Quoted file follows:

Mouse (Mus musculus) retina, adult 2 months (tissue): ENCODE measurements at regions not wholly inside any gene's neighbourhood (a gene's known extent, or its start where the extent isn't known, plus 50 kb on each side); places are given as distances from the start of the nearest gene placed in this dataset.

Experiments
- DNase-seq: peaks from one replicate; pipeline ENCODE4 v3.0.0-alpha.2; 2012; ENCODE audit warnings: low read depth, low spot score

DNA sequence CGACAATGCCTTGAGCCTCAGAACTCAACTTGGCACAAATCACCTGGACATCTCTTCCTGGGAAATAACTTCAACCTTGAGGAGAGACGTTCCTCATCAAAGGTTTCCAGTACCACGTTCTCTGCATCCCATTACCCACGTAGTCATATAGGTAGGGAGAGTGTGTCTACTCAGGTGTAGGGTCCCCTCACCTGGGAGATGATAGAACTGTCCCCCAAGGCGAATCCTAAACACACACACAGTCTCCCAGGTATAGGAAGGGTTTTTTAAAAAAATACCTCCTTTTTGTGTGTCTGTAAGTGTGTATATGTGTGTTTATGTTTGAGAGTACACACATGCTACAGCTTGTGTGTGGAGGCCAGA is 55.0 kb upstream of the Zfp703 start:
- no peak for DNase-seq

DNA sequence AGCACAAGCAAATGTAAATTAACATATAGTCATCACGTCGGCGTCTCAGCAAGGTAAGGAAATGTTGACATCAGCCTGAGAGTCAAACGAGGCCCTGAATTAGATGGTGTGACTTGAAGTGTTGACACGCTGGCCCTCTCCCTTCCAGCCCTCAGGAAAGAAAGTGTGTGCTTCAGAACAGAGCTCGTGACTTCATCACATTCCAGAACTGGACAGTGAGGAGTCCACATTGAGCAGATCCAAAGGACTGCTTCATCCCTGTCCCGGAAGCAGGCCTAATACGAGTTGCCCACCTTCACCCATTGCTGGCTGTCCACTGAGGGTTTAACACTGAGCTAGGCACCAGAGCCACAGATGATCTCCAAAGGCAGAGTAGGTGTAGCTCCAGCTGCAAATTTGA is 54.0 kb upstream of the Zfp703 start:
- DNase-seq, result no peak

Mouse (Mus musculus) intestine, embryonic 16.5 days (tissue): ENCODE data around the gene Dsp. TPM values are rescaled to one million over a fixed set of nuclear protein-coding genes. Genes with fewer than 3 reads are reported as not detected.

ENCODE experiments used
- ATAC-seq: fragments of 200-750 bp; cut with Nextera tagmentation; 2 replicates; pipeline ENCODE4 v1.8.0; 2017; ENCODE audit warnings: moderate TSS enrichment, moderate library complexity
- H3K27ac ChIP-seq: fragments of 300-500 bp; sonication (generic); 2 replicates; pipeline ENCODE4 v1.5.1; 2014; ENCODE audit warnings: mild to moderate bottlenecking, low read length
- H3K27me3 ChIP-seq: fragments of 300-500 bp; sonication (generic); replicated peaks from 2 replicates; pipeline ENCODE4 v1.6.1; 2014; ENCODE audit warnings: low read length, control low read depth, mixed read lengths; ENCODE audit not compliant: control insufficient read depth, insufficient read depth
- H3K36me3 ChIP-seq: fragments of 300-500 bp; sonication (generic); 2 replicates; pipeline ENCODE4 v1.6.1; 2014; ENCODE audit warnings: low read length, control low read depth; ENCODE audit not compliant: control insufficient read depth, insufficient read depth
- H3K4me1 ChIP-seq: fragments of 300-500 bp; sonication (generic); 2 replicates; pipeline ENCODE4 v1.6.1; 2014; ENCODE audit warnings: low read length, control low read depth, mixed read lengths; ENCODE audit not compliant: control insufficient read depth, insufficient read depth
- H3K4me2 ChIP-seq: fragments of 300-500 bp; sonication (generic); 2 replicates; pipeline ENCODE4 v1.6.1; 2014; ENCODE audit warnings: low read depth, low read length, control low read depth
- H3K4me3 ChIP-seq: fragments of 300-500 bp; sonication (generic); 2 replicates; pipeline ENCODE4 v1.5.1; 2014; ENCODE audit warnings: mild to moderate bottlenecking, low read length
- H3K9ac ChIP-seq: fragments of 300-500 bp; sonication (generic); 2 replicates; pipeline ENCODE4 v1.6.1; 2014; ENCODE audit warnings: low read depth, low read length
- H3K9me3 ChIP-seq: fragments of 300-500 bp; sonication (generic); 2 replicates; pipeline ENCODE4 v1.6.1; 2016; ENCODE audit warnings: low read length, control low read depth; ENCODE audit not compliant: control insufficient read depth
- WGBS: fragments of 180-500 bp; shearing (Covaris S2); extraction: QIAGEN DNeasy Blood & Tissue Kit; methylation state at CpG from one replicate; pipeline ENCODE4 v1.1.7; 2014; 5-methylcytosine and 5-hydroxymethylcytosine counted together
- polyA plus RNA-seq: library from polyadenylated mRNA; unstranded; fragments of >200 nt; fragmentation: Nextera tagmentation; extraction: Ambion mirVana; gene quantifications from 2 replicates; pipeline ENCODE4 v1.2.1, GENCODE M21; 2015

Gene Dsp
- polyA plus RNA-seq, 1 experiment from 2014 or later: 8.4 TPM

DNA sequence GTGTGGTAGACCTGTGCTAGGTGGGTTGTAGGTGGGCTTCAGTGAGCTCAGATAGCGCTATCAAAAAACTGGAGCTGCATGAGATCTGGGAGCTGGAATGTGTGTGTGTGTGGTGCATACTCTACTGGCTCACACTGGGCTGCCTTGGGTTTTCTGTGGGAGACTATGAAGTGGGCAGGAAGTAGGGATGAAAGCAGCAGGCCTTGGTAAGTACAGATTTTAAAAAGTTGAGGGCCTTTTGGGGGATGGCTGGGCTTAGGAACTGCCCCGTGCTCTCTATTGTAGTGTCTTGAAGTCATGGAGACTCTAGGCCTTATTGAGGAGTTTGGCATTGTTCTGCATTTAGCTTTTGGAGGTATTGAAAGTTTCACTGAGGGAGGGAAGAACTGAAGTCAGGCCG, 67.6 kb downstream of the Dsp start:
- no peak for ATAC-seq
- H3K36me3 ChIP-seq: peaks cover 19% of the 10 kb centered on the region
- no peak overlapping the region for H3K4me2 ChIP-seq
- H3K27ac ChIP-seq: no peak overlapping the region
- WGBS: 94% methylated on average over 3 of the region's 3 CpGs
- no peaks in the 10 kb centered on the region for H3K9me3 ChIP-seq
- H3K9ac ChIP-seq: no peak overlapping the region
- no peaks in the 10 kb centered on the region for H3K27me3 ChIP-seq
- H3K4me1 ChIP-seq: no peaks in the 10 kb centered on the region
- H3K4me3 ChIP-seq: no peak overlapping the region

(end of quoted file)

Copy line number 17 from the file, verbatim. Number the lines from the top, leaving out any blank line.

- H3K9ac ChIP-seq: fragments of 300-500 bp; sonication (generic); 2 replicates; pipeline ENCODE4 v1.6.1; 2014; ENCODE audit warnings: low read depth, low read length